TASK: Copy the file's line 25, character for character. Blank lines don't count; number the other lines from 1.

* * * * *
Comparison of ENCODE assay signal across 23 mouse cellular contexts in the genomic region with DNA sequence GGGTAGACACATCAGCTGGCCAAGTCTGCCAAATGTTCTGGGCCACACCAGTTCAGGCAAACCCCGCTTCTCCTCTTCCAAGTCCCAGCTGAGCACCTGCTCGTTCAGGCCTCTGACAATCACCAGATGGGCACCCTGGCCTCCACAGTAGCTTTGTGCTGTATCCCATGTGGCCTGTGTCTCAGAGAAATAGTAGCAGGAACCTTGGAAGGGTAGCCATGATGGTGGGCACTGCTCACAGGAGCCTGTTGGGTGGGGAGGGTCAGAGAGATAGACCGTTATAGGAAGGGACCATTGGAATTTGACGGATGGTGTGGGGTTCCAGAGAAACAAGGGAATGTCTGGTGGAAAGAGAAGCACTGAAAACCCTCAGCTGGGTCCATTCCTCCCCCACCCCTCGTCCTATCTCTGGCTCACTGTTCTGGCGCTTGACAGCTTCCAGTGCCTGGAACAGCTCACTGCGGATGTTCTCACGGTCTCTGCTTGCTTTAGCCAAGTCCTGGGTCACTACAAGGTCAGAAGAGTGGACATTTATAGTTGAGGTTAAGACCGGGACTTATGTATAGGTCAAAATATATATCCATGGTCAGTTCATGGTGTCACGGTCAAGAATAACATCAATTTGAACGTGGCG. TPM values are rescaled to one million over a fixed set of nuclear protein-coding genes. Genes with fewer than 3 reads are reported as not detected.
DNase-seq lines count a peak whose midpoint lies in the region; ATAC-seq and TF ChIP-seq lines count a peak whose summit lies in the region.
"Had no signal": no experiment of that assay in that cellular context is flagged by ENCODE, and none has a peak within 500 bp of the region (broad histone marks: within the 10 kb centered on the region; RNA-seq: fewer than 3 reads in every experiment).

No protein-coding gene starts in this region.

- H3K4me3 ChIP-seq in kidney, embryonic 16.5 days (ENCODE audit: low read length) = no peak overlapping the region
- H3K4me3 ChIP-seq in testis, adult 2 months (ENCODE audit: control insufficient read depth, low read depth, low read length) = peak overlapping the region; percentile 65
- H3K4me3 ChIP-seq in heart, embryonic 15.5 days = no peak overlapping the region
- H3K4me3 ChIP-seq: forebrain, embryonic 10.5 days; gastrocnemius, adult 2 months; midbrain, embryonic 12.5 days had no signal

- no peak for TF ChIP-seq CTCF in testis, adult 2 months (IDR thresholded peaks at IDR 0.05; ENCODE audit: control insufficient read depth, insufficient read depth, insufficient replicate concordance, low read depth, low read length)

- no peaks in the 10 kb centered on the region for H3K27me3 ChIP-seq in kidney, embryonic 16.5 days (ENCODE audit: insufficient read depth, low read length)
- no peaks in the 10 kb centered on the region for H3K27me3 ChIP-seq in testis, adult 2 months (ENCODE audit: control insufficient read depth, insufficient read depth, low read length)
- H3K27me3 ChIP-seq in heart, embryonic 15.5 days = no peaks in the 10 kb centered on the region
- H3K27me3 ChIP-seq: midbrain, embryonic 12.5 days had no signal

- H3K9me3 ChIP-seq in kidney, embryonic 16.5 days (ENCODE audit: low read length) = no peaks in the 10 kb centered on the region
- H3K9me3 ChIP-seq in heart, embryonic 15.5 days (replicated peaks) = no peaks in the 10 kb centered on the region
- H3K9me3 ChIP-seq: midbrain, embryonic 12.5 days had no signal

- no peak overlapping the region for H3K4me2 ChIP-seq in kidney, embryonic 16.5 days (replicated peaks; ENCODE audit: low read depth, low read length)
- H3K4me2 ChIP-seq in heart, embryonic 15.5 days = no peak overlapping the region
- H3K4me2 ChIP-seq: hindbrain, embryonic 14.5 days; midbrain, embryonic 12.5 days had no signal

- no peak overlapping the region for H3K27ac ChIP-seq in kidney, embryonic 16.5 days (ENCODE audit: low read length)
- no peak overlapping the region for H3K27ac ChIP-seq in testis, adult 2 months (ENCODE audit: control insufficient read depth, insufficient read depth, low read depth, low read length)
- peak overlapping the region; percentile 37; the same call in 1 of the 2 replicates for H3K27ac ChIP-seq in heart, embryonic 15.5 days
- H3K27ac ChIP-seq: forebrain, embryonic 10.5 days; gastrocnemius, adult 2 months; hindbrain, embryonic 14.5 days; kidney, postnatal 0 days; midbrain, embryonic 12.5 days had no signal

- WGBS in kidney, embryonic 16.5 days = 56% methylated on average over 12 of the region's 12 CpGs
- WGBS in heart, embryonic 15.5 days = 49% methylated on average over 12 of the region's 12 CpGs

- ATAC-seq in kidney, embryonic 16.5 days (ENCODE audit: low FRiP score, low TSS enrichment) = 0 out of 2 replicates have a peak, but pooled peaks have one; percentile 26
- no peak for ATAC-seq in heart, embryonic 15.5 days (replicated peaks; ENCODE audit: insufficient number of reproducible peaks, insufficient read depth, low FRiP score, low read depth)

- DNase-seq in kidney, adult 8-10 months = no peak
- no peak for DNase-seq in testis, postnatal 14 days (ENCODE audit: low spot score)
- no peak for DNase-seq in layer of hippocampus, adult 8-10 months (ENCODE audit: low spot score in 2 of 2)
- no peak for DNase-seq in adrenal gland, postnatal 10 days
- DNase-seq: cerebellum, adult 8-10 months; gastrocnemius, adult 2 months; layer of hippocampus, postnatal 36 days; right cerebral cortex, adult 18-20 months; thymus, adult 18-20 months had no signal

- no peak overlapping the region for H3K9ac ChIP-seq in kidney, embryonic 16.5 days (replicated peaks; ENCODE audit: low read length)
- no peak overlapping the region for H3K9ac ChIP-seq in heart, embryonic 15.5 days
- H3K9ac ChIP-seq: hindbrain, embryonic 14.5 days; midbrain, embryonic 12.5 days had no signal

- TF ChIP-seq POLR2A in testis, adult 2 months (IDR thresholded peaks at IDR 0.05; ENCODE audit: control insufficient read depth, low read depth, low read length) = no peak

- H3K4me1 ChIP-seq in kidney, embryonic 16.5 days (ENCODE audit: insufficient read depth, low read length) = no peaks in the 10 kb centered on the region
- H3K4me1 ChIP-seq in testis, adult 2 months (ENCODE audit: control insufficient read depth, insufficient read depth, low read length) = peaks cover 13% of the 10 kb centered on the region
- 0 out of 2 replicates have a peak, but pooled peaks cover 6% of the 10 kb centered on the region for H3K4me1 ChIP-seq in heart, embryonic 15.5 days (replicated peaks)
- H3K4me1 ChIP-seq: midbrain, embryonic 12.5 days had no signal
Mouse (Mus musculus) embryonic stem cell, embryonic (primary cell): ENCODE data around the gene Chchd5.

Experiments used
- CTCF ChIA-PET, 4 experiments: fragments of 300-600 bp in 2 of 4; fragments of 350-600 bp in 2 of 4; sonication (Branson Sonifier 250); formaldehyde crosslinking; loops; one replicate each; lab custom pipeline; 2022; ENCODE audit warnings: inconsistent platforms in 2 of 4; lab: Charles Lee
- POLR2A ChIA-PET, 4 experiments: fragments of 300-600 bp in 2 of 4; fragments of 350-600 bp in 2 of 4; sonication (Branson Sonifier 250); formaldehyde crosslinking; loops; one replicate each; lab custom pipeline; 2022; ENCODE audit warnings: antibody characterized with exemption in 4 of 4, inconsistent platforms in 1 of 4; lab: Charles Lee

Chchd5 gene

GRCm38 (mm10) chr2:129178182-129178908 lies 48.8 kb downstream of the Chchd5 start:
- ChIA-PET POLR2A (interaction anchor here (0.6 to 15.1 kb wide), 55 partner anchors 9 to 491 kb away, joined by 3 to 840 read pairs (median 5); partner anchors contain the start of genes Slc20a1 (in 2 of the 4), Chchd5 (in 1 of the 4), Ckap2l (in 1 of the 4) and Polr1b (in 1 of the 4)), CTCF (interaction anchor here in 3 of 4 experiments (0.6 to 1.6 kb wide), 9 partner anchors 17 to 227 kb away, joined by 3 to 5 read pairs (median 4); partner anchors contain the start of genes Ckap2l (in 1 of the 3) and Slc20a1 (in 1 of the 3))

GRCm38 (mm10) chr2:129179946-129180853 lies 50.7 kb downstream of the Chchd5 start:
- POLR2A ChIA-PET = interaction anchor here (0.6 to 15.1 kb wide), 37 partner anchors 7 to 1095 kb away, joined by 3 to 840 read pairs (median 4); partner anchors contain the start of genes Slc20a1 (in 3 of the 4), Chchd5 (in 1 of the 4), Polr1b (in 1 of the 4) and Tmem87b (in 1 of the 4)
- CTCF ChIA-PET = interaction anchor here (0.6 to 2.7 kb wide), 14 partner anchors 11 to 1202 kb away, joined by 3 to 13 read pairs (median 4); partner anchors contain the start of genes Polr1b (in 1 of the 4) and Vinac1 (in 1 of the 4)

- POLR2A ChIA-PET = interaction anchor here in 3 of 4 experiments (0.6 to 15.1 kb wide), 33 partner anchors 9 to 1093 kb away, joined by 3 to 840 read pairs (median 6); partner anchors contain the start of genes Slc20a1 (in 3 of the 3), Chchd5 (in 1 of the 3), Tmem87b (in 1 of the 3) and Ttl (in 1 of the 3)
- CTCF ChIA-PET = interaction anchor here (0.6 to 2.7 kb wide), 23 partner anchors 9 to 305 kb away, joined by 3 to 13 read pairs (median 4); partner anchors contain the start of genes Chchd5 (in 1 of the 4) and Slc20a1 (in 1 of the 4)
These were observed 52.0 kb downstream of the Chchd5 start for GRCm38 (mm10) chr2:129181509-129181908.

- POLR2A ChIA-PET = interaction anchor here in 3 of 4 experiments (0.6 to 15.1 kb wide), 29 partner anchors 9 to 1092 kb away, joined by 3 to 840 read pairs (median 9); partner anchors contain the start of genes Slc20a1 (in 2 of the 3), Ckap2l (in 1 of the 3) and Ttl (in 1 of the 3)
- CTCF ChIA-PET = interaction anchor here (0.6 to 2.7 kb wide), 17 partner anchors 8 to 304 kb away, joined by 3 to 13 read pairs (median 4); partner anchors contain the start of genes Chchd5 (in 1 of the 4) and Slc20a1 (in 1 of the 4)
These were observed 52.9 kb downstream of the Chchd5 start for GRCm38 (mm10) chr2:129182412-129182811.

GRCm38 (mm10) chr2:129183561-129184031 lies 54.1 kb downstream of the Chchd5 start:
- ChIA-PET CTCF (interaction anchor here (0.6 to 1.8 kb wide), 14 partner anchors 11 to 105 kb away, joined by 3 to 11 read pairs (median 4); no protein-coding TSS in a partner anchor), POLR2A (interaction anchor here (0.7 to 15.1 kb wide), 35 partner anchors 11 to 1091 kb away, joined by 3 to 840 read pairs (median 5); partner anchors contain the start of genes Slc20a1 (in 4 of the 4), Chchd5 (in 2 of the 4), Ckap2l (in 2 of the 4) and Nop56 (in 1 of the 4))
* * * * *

- WGBS in heart, embryonic 15.5 days = 49% methylated on average over 12 of the region's 12 CpGs